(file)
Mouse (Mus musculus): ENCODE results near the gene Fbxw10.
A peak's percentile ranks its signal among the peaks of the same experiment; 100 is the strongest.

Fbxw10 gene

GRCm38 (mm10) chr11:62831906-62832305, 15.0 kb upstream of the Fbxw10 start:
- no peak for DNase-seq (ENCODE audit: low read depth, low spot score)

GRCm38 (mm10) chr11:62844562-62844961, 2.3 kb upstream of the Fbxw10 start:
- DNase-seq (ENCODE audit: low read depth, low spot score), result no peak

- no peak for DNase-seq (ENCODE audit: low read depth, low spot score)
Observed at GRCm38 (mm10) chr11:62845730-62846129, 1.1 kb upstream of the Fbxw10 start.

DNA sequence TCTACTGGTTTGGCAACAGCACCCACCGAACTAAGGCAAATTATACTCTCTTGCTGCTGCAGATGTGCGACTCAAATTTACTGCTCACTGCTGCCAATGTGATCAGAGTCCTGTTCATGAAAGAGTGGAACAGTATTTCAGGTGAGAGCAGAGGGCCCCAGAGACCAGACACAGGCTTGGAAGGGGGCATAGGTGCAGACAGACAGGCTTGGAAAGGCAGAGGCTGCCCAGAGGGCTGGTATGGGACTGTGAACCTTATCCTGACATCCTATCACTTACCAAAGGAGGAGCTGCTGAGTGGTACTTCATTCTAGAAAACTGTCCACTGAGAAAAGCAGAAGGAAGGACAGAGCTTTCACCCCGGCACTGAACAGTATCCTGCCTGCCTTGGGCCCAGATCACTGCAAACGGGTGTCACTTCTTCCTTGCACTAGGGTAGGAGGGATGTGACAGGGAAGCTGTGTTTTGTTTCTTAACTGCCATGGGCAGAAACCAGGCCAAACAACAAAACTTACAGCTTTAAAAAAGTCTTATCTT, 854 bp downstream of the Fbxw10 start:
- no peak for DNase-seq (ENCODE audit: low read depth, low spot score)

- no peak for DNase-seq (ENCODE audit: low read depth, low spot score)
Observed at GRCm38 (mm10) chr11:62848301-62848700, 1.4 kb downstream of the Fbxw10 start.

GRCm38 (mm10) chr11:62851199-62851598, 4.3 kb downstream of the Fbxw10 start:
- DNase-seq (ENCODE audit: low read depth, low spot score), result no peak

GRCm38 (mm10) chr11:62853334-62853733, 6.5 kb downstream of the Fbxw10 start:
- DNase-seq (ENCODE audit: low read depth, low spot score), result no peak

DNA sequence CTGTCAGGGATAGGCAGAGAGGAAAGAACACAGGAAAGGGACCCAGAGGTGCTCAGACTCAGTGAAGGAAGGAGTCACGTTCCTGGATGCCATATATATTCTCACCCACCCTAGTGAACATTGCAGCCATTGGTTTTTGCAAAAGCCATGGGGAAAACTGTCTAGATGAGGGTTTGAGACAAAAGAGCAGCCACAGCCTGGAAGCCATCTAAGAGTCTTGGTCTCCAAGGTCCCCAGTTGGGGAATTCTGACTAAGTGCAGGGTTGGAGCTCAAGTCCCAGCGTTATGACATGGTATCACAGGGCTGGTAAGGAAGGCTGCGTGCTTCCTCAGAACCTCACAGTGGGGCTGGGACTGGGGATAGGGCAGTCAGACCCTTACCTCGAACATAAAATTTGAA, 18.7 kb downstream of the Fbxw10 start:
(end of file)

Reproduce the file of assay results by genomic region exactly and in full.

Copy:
Mouse (Mus musculus): ENCODE results near the gene Fbxw10.
A peak's percentile ranks its signal among the peaks of the same experiment; 100 is the strongest.

Fbxw10 gene

GRCm38 (mm10) chr11:62831906-62832305, 15.0 kb upstream of the Fbxw10 start:
- no peak for DNase-seq (ENCODE audit: low read depth, low spot score)

GRCm38 (mm10) chr11:62844562-62844961, 2.3 kb upstream of the Fbxw10 start:
- DNase-seq (ENCODE audit: low read depth, low spot score), result no peak

- no peak for DNase-seq (ENCODE audit: low read depth, low spot score)
Observed at GRCm38 (mm10) chr11:62845730-62846129, 1.1 kb upstream of the Fbxw10 start.

DNA sequence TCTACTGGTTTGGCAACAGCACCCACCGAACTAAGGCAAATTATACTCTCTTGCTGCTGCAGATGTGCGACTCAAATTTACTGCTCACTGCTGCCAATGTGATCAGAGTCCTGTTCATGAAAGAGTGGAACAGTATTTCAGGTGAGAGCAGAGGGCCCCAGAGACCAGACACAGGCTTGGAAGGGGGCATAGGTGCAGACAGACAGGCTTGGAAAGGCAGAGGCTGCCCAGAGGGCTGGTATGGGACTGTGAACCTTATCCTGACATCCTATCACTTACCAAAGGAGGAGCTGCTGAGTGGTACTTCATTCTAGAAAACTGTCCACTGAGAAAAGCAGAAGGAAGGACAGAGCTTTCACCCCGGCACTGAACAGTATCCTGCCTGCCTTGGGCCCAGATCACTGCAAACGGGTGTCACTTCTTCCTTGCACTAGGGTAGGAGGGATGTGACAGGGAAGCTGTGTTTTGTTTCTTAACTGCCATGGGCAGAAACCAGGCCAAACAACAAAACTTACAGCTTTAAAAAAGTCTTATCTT, 854 bp downstream of the Fbxw10 start:
- no peak for DNase-seq (ENCODE audit: low read depth, low spot score)

- no peak for DNase-seq (ENCODE audit: low read depth, low spot score)
Observed at GRCm38 (mm10) chr11:62848301-62848700, 1.4 kb downstream of the Fbxw10 start.

GRCm38 (mm10) chr11:62851199-62851598, 4.3 kb downstream of the Fbxw10 start:
- DNase-seq (ENCODE audit: low read depth, low spot score), result no peak

GRCm38 (mm10) chr11:62853334-62853733, 6.5 kb downstream of the Fbxw10 start:
- DNase-seq (ENCODE audit: low read depth, low spot score), result no peak

DNA sequence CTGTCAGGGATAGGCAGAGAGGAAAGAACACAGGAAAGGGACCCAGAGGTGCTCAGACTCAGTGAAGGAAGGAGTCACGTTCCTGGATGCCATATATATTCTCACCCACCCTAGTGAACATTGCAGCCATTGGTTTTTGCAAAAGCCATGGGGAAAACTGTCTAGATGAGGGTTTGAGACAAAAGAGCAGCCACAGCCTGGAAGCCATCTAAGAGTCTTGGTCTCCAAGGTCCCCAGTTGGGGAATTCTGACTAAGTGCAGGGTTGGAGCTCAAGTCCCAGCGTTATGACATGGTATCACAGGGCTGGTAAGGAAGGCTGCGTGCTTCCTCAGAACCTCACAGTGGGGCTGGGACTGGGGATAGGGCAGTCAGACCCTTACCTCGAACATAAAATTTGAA, 18.7 kb downstream of the Fbxw10 start: